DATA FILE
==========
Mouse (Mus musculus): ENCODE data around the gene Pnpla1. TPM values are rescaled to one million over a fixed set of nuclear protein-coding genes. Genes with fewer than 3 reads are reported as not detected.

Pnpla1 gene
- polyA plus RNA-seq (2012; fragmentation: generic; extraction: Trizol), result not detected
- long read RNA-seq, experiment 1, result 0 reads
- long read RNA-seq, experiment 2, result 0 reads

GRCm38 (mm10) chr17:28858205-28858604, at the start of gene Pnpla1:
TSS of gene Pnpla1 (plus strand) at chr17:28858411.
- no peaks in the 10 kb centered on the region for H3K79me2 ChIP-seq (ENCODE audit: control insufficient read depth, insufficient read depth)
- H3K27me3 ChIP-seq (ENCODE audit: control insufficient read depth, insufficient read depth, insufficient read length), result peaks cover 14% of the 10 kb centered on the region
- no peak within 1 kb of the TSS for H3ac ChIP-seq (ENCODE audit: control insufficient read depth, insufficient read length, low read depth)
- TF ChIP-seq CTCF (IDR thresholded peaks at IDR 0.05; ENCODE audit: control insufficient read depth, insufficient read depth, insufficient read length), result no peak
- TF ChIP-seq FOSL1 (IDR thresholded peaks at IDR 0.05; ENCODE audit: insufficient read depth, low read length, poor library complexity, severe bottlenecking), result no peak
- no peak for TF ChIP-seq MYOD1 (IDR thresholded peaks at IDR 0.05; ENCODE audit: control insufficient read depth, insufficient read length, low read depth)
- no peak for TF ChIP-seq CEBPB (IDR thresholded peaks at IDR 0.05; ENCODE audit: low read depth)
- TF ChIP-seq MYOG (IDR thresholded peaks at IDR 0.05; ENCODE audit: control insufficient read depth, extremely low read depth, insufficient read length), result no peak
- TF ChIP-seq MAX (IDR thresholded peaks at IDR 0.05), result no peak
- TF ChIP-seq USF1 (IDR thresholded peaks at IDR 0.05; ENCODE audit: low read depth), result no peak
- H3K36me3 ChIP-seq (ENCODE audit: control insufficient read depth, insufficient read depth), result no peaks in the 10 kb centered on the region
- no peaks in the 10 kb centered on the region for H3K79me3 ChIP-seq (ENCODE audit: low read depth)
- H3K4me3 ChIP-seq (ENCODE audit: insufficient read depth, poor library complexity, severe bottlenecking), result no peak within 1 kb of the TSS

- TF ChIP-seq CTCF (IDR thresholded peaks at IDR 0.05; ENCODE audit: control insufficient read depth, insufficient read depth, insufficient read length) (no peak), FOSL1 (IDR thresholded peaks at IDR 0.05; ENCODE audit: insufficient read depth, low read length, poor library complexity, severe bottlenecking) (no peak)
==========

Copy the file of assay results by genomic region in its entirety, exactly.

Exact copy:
Mouse (Mus musculus): ENCODE data around the gene Pnpla1. TPM values are rescaled to one million over a fixed set of nuclear protein-coding genes. Genes with fewer than 3 reads are reported as not detected.

Pnpla1 gene
- polyA plus RNA-seq (2012; fragmentation: generic; extraction: Trizol), result not detected
- long read RNA-seq, experiment 1, result 0 reads
- long read RNA-seq, experiment 2, result 0 reads

GRCm38 (mm10) chr17:28858205-28858604, at the start of gene Pnpla1:
TSS of gene Pnpla1 (plus strand) at chr17:28858411.
- no peaks in the 10 kb centered on the region for H3K79me2 ChIP-seq (ENCODE audit: control insufficient read depth, insufficient read depth)
- H3K27me3 ChIP-seq (ENCODE audit: control insufficient read depth, insufficient read depth, insufficient read length), result peaks cover 14% of the 10 kb centered on the region
- no peak within 1 kb of the TSS for H3ac ChIP-seq (ENCODE audit: control insufficient read depth, insufficient read length, low read depth)
- TF ChIP-seq CTCF (IDR thresholded peaks at IDR 0.05; ENCODE audit: control insufficient read depth, insufficient read depth, insufficient read length), result no peak
- TF ChIP-seq FOSL1 (IDR thresholded peaks at IDR 0.05; ENCODE audit: insufficient read depth, low read length, poor library complexity, severe bottlenecking), result no peak
- no peak for TF ChIP-seq MYOD1 (IDR thresholded peaks at IDR 0.05; ENCODE audit: control insufficient read depth, insufficient read length, low read depth)
- no peak for TF ChIP-seq CEBPB (IDR thresholded peaks at IDR 0.05; ENCODE audit: low read depth)
- TF ChIP-seq MYOG (IDR thresholded peaks at IDR 0.05; ENCODE audit: control insufficient read depth, extremely low read depth, insufficient read length), result no peak
- TF ChIP-seq MAX (IDR thresholded peaks at IDR 0.05), result no peak
- TF ChIP-seq USF1 (IDR thresholded peaks at IDR 0.05; ENCODE audit: low read depth), result no peak
- H3K36me3 ChIP-seq (ENCODE audit: control insufficient read depth, insufficient read depth), result no peaks in the 10 kb centered on the region
- no peaks in the 10 kb centered on the region for H3K79me3 ChIP-seq (ENCODE audit: low read depth)
- H3K4me3 ChIP-seq (ENCODE audit: insufficient read depth, poor library complexity, severe bottlenecking), result no peak within 1 kb of the TSS

- TF ChIP-seq CTCF (IDR thresholded peaks at IDR 0.05; ENCODE audit: control insufficient read depth, insufficient read depth, insufficient read length) (no peak), FOSL1 (IDR thresholded peaks at IDR 0.05; ENCODE audit: insufficient read depth, low read length, poor library complexity, severe bottlenecking) (no peak)